A drug per se law specifies the prohibited amount of a given drug among drivers. These laws essentially define a “legal limit” for a given drug.
The Pennsylvania per se drug law states that an individual may not operate a vehicle under the following circumstances:
- There is any amount of a Schedule I controlled substance in their blood
- There is an unprescribed Schedule II or III controlled substance in their blood
- There is a metabolite of a Schedule I, II, or III substance
- The individual is under the influence of a drug or combination of drugs that impairs their ability to operate a vehicle safely
To be arrested for a DUI charge, a police officer must first develop probable cause through physical impairment or clear signs of drug use, such as paraphernalia used to ingest the drug. If these criteria are met, the police officer will arrest the driver and will usually request a blood sample for lab testing.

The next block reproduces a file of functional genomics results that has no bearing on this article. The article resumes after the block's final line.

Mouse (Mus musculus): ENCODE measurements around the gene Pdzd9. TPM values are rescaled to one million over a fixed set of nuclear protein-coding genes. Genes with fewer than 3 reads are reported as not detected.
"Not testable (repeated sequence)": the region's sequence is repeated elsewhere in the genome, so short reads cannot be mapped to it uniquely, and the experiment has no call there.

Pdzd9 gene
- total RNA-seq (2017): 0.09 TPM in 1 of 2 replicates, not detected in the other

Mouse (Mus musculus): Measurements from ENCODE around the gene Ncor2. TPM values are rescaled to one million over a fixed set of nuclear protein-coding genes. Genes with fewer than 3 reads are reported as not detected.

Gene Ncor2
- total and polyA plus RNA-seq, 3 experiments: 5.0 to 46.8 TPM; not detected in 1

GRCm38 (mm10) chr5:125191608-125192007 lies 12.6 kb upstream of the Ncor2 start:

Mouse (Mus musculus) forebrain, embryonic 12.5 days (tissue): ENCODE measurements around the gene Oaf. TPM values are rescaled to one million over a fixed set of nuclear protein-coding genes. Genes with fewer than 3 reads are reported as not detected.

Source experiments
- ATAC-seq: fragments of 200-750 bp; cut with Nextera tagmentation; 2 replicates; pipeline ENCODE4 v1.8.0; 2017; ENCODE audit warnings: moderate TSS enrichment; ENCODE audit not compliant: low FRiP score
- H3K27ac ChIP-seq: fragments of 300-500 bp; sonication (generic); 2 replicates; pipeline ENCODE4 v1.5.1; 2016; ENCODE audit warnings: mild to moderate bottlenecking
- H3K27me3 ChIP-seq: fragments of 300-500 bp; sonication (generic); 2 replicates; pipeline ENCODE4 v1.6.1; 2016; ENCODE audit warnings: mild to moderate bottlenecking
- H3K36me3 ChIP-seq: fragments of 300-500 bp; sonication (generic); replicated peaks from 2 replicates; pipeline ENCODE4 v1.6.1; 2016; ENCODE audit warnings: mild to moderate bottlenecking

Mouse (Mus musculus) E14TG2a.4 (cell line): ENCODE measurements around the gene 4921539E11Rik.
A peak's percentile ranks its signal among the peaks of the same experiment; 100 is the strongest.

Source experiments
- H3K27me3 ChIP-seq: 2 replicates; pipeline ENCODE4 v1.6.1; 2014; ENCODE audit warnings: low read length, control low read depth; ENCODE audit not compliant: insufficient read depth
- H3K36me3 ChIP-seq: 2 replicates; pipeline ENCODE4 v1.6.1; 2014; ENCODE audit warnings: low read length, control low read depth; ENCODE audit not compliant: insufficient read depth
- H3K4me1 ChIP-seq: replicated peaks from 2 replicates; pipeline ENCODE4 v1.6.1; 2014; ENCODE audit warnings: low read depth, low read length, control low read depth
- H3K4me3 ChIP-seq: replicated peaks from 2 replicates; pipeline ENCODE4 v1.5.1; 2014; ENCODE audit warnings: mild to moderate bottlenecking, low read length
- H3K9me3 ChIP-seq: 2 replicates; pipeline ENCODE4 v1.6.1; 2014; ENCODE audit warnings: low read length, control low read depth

This is not a seamless process. Many times, people are arrested unjustly for a police officer’s mistake or a lab’s incorrect test. Also, because different people metabolize and physically respond to drugs differently, their test may meet or exceed the per se limit without being impaired.
If you have been arrested or charged with a drug-related DUI offense, don’t give up your legal rights. Contact Steven Kellis today for a free case consultation and let our experienced drugged driving lawyers help you reduce or eliminate the penalties.